One day Leonard discovered a strange meandering line on the music sheet in front of him. A twelve-year-old piano prodigy, he had been struggling with some passages in Liszt’s Transcendental Etudes. The line went from the top downwards, never crossing through a chord, always going through the gaps between notes. At the bottom of the sheet the line continued over the keyboard, down to the pedals and beneath the piano bench. He decided to see where it led.
The path left his home and went for miles, getting larger and more trodden until he arrived at a train station. It was clearly a very old station, built with huge limestone blocks and a battered tin roof that extended over wooden benches, where people could sit while waiting for a train. A single track ran in front and a dozen people, all carrying laptops, were staring down it at the oscillating light of an approaching engine.
He joined the crowd on the edge of the platform. No one seemed to take much notice of him. The engine puffed in as the train slowed and stopped to let people on. Leonard realized that he would be left entirely alone at the station when the train went out. He found himself climbing aboard. Tired after the long walk, he took a seat, felt his eyes closing and fell asleep, grateful for a warm resting place.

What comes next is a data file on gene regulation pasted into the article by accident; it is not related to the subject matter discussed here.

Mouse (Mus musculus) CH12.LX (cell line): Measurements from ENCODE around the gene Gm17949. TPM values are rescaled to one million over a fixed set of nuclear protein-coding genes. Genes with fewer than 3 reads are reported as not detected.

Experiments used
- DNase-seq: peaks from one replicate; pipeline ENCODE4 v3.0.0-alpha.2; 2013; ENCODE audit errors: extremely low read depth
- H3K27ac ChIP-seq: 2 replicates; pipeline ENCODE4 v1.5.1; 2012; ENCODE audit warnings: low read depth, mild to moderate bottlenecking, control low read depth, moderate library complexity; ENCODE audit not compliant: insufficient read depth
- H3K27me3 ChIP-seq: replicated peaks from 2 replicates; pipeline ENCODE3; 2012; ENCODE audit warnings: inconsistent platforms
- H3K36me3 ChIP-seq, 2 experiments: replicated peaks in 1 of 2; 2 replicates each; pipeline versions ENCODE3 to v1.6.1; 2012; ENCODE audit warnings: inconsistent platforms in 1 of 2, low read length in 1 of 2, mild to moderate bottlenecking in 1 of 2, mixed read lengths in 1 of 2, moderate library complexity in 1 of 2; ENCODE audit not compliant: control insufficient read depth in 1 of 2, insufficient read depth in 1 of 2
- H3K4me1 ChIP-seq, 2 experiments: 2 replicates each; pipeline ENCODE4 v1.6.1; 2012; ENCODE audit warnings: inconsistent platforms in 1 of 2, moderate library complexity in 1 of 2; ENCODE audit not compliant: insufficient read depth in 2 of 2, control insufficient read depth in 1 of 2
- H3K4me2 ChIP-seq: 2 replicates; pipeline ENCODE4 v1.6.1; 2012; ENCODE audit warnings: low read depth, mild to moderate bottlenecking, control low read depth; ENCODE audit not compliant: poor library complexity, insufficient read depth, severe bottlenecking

When he awoke the sun was setting and he realized that no one had approached him for a ticket. It would be best to find a conductor, he decided, and ask some questions.
Leonard walked ahead through car after car until he found a conductor slouched in one of the seats with his feet up on the opposite cushion. The man was gigantic. He had on an official dark blue uniform and was wearing a round conductor’s hat with a one-inch shiny black visor. The man was staring out of a dust-edged window.
“Excuse me,” Leonard began, “I want to know our destination–how far we’re going and where we’re ending up.” Receiving no response, he went on, “Secondly, I would like to get a return ticket or find out where to get one.”
The conductor pulled his feet from the cushion and crossed his legs, looking up at Leonard for a moment. “There are no tickets back.”
Douglas Macdonald is a member of the Evanston Writers Workshop. He has published flash fiction this year in “Imperfect Fiction” and “Passages North.”
His poetry has been published in several U.S. magazines this year as well as in HCE, a British journal.